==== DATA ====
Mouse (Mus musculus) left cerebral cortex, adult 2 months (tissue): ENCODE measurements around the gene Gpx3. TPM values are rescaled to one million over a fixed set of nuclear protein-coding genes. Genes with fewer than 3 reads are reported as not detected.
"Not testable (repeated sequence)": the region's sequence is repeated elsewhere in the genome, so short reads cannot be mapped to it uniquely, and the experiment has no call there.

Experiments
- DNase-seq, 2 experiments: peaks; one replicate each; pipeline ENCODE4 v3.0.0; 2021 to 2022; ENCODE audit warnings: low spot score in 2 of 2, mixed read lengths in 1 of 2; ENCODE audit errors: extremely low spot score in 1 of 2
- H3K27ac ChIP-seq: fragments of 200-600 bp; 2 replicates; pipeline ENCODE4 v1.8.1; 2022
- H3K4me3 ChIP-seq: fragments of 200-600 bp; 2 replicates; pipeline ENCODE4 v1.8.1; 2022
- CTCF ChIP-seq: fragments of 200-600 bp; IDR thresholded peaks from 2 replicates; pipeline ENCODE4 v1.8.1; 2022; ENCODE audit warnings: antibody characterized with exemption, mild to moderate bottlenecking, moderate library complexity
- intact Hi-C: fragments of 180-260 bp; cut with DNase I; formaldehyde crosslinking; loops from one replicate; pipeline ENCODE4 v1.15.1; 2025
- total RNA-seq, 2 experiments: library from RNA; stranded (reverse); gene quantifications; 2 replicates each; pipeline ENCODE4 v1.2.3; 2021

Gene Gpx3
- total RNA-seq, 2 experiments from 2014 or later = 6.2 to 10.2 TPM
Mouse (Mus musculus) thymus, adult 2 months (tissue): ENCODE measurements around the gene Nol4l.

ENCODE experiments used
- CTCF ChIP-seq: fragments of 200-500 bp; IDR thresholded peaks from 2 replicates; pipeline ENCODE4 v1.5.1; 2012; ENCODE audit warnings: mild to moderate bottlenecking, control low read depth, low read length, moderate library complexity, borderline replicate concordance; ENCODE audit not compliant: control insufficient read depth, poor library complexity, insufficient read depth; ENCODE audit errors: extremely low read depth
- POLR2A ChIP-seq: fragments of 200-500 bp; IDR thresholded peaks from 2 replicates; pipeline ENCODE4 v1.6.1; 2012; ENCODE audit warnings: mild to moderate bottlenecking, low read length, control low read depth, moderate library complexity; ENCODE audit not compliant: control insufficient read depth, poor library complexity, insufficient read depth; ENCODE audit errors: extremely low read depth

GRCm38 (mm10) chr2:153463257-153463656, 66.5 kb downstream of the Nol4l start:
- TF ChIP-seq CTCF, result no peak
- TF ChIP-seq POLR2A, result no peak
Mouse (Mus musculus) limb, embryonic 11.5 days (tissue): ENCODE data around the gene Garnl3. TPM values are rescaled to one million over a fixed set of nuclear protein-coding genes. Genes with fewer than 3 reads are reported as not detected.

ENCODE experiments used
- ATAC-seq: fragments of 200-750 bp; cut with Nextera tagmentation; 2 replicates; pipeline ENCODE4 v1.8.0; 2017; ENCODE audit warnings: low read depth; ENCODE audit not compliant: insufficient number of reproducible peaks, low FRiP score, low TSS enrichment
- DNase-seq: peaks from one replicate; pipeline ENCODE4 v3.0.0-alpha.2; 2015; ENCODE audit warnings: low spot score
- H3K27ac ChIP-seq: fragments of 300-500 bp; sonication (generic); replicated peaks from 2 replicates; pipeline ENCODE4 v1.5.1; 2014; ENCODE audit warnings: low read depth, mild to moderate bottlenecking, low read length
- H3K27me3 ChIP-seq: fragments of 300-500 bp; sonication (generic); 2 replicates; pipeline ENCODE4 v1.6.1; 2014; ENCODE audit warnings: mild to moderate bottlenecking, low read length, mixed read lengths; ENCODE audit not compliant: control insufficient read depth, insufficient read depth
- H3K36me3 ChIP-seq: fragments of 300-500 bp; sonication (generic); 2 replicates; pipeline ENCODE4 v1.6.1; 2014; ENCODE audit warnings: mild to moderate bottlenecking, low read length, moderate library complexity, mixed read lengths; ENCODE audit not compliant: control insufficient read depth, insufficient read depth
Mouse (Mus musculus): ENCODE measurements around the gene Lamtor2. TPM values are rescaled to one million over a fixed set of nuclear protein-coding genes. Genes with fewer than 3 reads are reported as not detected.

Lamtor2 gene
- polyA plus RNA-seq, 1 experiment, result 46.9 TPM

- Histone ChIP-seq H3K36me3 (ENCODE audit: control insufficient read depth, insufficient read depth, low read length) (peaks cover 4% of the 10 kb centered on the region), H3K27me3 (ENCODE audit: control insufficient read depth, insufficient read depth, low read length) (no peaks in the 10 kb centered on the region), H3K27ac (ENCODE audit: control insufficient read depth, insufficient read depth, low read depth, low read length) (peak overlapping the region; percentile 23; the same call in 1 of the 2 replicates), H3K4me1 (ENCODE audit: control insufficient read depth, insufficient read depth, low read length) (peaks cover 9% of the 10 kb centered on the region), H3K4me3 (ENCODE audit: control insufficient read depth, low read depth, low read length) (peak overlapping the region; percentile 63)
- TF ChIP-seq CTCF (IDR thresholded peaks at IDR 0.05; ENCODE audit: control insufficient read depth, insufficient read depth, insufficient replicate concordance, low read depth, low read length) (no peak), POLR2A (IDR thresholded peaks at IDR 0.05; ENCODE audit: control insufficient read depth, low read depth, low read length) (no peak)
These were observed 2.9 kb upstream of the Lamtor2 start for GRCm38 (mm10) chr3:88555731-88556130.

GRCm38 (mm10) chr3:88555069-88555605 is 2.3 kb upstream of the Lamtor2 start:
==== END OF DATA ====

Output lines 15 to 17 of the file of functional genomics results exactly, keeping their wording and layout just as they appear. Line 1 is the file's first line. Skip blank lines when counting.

- POLR2A ChIP-seq: fragments of 200-500 bp; IDR thresholded peaks from 2 replicates; pipeline ENCODE4 v1.6.1; 2012; ENCODE audit warnings: mild to moderate bottlenecking, low read length, control low read depth, moderate library complexity; ENCODE audit not compliant: control insufficient read depth, poor library complexity, insufficient read depth; ENCODE audit errors: extremely low read depth

GRCm38 (mm10) chr2:153463257-153463656, 66.5 kb downstream of the Nol4l start:
- TF ChIP-seq CTCF, result no peak